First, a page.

The physical and psychological trauma of acne can be unbearable at times. Some people not only need a doctor but a shoulder to lean on. This is where a good dermatologist comes in.
“Whether your case is moderate or severe, nothing will determine how fast or completely your condition improves as much as a solid, trusting relationship with your doctor. Often this is the crucial ‘missing link’ in many otherwise sensible treatments for acne,” according to Dr. Fredric Haberman of the Albert Einstein College of Medicine in New York City.
Finding a dermatologist is easy, but finding a friend is not. A good dermatologist should play both roles. This is as important as the medicines he prescribes for his patients.
What are the qualities of a good dermatologist? Haberman explains this in Your Skin: A Dermatologist’s Guide to A Lifetime of Beauty and Health:
“Ideally your doctor should play the roles of advisor and confidant at the same time. He should educate you about the real causes of acne and dispel myths, reassure you that your pimples are not the result of failing to wash often enough or indulging in the wrong foods or harboring negative thoughts or masturbating. The doctor should also carefully record your acne history, noting such details as how and when the acne began and the patterns it shows (for example, whether you experience flare-ups during certain times of the year or periods of stress), your routine living habits, and any medication you are taking.
“Your doctor should always be sensitive to your doubts and fears regarding the treatment and willing to explain just how his approach will work (preferably with clear written and oral instructions), how long it will take, and what you should expect,” Haberman said.
In return, the doctor also expects you to do your part. Friendship, as you know, is not a one-way street. Good friends know the meaning of give and take. You can participate actively in your treatment by telling the doctor all that he needs to know about your condition. For no matter what kind of expert he or she is, that person can’t perform miracles if you don’t cooperate with him or her.
“What you are responsible for is conscientious cooperation and follow through: disclosing enough accurate details about yourself, observing instructions, and asking questions if directions are unclear. This can help your doctor cure your problem in the safest, most effective way possible,” Haberman added.
Admittedly, finding a trustworthy doctor is like finding a needle in a haystack these days especially with so many quacks posing as M.D.s. How do you begin your search?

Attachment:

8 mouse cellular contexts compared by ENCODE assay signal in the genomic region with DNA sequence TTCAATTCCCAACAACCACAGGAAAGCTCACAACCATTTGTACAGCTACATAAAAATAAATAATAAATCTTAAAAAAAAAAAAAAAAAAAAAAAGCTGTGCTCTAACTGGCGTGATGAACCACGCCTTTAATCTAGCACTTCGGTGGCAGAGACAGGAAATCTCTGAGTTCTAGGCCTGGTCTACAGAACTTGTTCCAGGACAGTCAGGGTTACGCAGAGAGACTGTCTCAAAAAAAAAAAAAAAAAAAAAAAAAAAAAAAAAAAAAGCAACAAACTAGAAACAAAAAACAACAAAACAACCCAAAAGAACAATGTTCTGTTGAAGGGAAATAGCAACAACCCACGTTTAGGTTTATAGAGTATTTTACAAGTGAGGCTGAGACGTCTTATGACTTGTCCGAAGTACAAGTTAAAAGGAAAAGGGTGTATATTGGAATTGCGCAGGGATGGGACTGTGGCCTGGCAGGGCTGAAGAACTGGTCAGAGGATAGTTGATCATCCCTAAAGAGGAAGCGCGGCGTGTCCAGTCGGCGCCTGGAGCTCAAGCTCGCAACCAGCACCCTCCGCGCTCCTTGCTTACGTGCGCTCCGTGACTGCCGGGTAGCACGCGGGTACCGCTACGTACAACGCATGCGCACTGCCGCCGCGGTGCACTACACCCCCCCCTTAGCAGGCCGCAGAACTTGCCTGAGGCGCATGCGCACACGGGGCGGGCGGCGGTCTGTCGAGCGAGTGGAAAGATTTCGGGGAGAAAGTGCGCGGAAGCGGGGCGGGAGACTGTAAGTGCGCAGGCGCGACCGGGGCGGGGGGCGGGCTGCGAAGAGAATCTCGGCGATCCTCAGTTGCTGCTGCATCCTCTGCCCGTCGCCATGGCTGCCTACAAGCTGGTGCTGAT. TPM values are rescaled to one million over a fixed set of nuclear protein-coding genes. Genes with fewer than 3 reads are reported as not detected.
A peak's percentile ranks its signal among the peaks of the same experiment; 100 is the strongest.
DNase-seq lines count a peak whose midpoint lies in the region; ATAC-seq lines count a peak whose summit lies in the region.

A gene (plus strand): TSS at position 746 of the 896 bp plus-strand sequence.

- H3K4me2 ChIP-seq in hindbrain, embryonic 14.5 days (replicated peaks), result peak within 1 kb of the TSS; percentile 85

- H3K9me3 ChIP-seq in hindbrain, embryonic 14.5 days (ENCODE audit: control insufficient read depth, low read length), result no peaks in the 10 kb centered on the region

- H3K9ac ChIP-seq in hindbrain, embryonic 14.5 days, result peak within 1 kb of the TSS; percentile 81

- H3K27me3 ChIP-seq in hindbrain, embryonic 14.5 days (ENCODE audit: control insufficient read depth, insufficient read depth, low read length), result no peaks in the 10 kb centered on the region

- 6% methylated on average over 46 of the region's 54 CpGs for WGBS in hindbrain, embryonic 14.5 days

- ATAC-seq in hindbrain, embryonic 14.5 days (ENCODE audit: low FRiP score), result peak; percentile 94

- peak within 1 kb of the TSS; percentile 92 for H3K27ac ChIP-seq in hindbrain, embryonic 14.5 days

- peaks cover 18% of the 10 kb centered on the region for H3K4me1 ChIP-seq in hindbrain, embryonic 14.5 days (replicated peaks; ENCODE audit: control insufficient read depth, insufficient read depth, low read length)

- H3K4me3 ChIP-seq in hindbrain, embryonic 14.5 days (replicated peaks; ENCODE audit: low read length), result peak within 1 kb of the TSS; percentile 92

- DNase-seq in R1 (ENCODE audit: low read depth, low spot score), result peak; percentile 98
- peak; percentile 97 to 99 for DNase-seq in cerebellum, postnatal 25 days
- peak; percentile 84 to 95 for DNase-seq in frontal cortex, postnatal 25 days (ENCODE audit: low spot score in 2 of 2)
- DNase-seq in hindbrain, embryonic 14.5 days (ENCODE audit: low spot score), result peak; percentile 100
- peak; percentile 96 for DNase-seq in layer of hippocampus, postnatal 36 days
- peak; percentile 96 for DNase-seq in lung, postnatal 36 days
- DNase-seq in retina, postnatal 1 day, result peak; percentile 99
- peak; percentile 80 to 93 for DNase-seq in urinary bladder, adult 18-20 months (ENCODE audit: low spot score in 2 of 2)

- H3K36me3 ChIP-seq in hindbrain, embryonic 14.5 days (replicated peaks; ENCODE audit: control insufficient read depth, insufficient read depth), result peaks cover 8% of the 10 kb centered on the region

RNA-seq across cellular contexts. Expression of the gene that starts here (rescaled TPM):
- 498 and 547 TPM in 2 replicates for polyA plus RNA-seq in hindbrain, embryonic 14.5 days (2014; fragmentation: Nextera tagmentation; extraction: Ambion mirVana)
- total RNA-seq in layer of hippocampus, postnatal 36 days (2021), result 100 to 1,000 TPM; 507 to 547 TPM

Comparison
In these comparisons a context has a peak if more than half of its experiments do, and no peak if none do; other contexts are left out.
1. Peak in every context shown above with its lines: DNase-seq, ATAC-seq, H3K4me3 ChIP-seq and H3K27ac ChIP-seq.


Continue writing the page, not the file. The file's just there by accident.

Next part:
“A recommendation, particularly from a satisfied relative or friend who had a problem similar to yours and whose judgment you respect, is one place to start. A family doctor is another trustworthy source. If you do not have a personal physician and do not know anyone who has consulted a dermatologist, consult the department chair at a local university or medical center or ask a country medical society or university hospital for a list of names. Do not hesitate to find out a doctor’s credentials, whether he did his residency at a reputable medical center, and how many and what kinds of cases and procedures he handles every week,” Haberman explained.
“Ask about fees at the outset; many doctors are willing to make adjustments for those whose needs outweigh their ability to pay or to refer you to less expensive but equally competent colleagues. Remember, high price is no guarantee of expert, personal care.
“Once you have narrowed your choices, consult with several physicians before making a final decision. Make sure you recieve satisfactory answers to the following questions. Is the doctor willing to talk about the possible side effects or draw¬backs of your treatment? Can you call him or his office during out-of-hours emergencies? Will he tailor a regimen just for you or does he have one standard treatment for everyone? (Ideally a doctor should consider each patient a new, ‘original’ case and regard himself as an investigator, ferreting out important clues and conducting a thorough search.) If possible question the doctor’s patients. Does the doctor answer their questions adequately, encourage them to voice their fears or doubts? Does he notice and comment favorably when patients’ condition improves, giving them the boost they need to continue? Do the patients know the names of the drugs they are taking and the lotions they are using, and how and when they should be used for best results?
“Keep in mind that getting your acne cleared is a two-way proposition. Both sides, doctor and patient, have to contribute to the outcome by being open and cooperative,” Haberman concluded.
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